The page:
The incidence rate of illness is somewhat in the same range as that of injury5,7 and as in the case of injury, the incidence of illness varies in different sports, with equestrian, powerlifting, table tennis, (road) cycling and wheelchair tennis leading the table. By far the most illnesses reported are of a respiratory nature, with over half of them deemed to be due to infection, while infection accounted for over 40% of skin and subcutaneous tissue illness and for over 80% of genito-urinary illnesses. Environmental conditions (including allergens and environmental pollution) accounted for 30% of the respiratory conditions. One should be aware that nearly one in five illnesses results in significant time loss in training and competition.

 

Special attention should be given to wheelchair users who suffer from loss of sensation and prolonged contact pressure and who might therefore also be more susceptible to urinary tract infection due to e.g. neurogenic bladder and prolonged or intermittent urinary catheter use.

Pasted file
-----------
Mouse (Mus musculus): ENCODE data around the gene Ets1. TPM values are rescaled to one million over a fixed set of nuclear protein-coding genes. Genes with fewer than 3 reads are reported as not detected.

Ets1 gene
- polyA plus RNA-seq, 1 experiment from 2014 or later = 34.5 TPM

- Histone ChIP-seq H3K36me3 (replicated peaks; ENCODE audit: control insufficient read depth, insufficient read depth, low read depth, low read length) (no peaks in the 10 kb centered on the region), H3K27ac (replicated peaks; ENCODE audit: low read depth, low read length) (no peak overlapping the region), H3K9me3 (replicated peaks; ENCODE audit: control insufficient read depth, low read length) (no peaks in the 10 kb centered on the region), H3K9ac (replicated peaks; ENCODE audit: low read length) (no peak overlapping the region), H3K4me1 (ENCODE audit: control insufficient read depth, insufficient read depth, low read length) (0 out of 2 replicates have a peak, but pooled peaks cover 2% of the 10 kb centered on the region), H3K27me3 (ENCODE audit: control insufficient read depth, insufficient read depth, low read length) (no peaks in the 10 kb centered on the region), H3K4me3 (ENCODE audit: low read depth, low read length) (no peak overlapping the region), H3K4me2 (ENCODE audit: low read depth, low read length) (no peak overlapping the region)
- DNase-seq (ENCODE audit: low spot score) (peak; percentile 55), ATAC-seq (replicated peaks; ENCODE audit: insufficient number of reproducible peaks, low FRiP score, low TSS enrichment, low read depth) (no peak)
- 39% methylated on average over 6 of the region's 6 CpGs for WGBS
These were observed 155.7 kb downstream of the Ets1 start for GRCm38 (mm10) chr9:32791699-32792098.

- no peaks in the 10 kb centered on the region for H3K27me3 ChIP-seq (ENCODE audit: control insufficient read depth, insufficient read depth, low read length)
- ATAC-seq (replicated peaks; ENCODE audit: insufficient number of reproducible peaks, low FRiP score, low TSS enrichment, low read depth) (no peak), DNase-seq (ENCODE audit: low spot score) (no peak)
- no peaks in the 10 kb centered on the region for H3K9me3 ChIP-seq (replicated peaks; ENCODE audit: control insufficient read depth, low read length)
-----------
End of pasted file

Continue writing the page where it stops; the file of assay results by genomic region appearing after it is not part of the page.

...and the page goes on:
Fact 5: para-athletes report late to the doctor!

Medical staff should be aware that in many cases of reported infection, symptoms were already present the day before the athlete sought medical care8. Though it is expected that para-athletes practice routine preventive measures to maintain optimal health to achieve maximal performance, it is known that they often do not seek medical consultation for problems considered inherent to their impairment. Consequently, they too often try to ‘work through’ an illness or discomfort. Unfortunately, such self-management and delayed reporting of symptoms to medical staff could have important clinical implications in a team’s medical care as it is during this period when athletes are more likely to be contagious1,2.